Equations of state describe the thermodynamic properties of systems as a function of variables, such as pressure, temperature, volume, or particle number. To this Rezzolla adds: "This is a very exciting possibility, because then we would be able to solve a riddle that has remained unsolved for 40 years: What are neutron stars made of and what is their stellar structure?"
"If the signal is strong and thus the fingerprint is very clear, even a single measurement would be sufficient," Rezzolla predicts.
"The prospects of solving the riddle of neutron stars have never been this good. The gravitational waves that we hope to detect in a few years are already on their way from the farthest reaches of the universe."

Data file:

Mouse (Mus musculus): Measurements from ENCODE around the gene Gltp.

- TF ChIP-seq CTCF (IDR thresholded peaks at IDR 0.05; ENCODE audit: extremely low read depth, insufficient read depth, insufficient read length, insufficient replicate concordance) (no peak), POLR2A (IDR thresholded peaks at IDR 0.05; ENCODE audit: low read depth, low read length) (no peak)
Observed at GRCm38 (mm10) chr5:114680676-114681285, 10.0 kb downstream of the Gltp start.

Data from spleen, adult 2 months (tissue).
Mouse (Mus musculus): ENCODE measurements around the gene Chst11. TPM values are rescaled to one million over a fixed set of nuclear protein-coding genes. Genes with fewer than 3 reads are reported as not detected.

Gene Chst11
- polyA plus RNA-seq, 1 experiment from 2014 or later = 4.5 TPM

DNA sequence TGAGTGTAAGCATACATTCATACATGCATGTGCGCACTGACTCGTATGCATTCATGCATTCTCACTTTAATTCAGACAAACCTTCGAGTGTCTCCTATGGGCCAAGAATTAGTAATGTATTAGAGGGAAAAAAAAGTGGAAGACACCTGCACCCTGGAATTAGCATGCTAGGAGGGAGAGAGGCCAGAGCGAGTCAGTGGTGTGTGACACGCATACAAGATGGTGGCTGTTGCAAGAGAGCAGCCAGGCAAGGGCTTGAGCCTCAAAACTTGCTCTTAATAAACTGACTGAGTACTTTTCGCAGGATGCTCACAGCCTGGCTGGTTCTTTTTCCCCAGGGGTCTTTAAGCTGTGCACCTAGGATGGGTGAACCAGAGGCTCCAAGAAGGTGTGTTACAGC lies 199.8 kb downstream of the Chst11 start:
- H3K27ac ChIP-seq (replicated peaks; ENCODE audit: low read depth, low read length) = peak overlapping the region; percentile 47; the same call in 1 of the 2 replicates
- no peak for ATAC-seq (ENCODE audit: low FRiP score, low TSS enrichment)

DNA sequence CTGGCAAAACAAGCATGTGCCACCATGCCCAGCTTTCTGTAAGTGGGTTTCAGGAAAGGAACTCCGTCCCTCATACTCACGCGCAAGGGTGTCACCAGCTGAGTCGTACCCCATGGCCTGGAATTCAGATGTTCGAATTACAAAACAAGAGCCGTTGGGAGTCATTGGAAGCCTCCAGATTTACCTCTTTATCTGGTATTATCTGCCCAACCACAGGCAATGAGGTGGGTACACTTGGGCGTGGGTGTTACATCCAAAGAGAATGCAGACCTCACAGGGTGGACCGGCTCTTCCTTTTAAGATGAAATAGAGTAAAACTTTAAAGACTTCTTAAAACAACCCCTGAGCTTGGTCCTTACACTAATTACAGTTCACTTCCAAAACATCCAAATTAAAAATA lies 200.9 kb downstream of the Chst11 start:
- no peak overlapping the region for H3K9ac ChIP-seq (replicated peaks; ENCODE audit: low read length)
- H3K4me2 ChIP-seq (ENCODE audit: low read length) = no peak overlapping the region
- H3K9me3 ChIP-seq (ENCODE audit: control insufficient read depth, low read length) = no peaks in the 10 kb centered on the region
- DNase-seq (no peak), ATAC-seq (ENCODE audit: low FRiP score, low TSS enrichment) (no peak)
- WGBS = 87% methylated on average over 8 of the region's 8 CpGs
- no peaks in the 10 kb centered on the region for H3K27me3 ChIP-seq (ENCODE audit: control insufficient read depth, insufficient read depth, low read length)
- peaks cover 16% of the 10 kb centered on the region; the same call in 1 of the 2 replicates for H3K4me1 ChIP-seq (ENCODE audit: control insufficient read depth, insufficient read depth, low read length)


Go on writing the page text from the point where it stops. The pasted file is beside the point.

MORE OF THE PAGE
Quelle: SD

Tags: Astronomie 


Samstag, 14. März 2015 - 16:15 Uhr

UFO-Forschung - Radarengel und Co: Radarsystem hält Kühe für feindliche Flugobjekte


Probleme bei der Schweizer Armee   /   Radarsystem hält Kühe für feindliche Flugobjekte
Ein für viele Millionen in Deutschland gekauftes Radarsystem bereitet der Schweizer Armee Ärger: Beim Einsatz in den Bergen halte das System an den Hängen umherlaufende Kühe für fliegende feindliche Objekte, sagte Verteidigungsminister Ueli Maurer laut der Boulevardzeitung "Blick".
Die eidgenössischen Streitkräfte wollten demnach das umgerechnet 279 Millionen Euro teure System ursprünglich Ende 2016 auf ihren Militärflughäfen in Betrieb nehmen. Durch die Probleme verzögere sich das Prozedere nun bis mindestens 2020, erklärte die für die Ausrüstung der Armee zuständige Bundesbehörde Armasuisse.